Can herpes viruses across species be disabled with a single knockout punch?
What comes to mind when you think of a herpes virus? For most non-scientists, probably a cold sore, or maybe the relatively benign STD that afflicts humans. Together, these well-known human viruses are otherwise known as Herpes simplex virus (HSV) 1 and 2. In fact, HSV is just one of a great multitude of viruses that belong to the herpes family, all sharing a common viral structure and replication mechanism.
And their effects can be quite devastating. In horses and dogs, herpes can cause abortion, neurological disorders, and juvenile deaths. In cats, the virus causes nearly 50% of all upper respiratory infections. In humans, herpes viruses are second only to influenza and the common cold in causing viral disease. The Epstein-Barr virus, one of eight herpes viruses that affect humans, is associated with infectious mononucleosis and two forms of cancer. Herpes viruses are also responsible for chicken pox and shingles. “This is a highly successful group of viruses,” said Joel Baines, James Law Professor of Virology in the Department of Microbiology & Immunology. “Every animal species has at least one herpes virus associated with it, and some of these are actually quite deadly.”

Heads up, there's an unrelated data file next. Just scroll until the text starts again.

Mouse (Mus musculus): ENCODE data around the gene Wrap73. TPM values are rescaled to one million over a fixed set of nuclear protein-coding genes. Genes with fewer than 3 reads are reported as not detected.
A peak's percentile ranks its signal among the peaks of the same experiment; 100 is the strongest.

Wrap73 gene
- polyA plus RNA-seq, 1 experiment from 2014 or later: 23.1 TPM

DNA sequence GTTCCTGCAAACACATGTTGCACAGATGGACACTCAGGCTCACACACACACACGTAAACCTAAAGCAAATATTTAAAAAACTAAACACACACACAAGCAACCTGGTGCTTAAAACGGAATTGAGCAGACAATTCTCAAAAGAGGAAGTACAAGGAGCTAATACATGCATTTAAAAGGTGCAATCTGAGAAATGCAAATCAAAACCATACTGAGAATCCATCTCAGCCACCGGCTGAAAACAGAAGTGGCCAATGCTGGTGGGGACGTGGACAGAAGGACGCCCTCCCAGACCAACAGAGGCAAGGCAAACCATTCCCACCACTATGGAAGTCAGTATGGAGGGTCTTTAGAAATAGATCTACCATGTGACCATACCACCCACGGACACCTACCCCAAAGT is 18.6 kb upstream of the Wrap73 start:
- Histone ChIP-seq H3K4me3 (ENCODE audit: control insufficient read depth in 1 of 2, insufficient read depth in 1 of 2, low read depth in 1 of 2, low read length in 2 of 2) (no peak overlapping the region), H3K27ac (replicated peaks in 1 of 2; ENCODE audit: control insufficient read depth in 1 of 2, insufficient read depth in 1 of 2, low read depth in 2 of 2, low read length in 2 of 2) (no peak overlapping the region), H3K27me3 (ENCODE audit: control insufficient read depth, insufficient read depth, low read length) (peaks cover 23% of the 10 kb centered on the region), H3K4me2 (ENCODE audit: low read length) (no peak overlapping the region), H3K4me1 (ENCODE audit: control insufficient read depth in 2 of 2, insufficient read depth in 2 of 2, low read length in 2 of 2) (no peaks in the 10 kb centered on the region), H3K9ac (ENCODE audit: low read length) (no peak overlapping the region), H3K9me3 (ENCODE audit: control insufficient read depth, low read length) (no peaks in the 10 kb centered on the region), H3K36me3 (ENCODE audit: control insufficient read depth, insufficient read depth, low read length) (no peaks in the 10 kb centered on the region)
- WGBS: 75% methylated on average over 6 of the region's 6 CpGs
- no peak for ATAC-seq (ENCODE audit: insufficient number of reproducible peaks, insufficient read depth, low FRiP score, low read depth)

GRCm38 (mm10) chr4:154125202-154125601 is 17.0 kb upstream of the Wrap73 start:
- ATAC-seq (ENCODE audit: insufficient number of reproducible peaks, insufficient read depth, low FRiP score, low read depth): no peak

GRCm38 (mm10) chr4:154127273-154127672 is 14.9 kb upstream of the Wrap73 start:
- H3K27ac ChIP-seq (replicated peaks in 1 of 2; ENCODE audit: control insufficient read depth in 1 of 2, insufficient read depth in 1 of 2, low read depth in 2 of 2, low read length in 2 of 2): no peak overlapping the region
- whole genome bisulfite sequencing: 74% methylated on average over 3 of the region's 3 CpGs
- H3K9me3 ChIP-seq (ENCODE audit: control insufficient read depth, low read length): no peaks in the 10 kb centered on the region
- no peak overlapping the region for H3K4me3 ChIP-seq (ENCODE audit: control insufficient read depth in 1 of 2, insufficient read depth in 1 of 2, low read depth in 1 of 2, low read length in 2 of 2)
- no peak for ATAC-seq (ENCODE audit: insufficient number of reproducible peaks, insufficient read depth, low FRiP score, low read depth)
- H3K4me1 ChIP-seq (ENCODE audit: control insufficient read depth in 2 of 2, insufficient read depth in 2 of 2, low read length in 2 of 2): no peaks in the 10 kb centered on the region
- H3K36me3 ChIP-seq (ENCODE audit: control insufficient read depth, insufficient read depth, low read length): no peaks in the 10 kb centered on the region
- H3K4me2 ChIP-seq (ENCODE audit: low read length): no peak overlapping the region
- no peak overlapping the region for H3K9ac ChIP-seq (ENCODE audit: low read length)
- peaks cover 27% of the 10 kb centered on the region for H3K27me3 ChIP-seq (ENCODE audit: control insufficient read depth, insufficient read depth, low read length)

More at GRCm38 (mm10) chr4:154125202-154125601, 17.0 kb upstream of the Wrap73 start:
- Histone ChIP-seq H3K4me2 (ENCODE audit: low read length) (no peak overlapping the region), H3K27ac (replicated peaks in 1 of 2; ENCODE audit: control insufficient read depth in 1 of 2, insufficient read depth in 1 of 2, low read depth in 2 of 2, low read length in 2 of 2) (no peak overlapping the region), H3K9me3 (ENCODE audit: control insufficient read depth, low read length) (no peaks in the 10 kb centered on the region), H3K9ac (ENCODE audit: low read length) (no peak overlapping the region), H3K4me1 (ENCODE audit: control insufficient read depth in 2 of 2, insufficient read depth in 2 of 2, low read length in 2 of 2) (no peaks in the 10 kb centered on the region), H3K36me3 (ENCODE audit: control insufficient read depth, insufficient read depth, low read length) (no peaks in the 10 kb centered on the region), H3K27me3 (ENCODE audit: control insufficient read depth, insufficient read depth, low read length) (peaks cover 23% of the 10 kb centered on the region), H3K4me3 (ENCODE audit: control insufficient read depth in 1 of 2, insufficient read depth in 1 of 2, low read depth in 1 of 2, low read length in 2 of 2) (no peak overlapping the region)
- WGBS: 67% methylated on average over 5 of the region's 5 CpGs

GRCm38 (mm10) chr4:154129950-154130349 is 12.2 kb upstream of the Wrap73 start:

Baines speaks from battle line experience. His lab is investigating the process through which HSV assembles itself in the host cell nucleus, transforming that cell into a virus-producing factory that will ultimately release between 100 and 1000 infectious units. Specifically, Baines studies terminase, an enzyme that docks at a portal in the protein shell, or capsid, that surrounds the virus. After it has strategically positioned itself at the portal, this enzyme proceeds to pump 150 base pairs of DNA per second inside the capsid. “This is one of the most powerful molecular motors known in nature,” said Baines. “The force that is required per unit of mass rivals that of an internal combustion engine.” According to Baines, another outstanding feature of this wily virus is its ability to induce stress in a cell, then use the cell’s stress response to replicate itself all the more efficiently.
Baines’ work is particularly promising because terminase is the most genetically conserved feature to be found across the entire family of herpes viruses. By understanding the structure of terminase in greater detail, Baines hopes to identify the most highly conserved pockets within that structure. This could potentially lead to the coup de grace - synthesis of a drug that would bind specifically to these common structures, thereby disabling the DNA packaging process across all herpes viruses. Baines says that, with luck, such a drug could potentially be in clinical trails as early as 2015. His work is funded by the National Institute of Allergy and Infectious Diseases (NIAID), which is part of the NIH.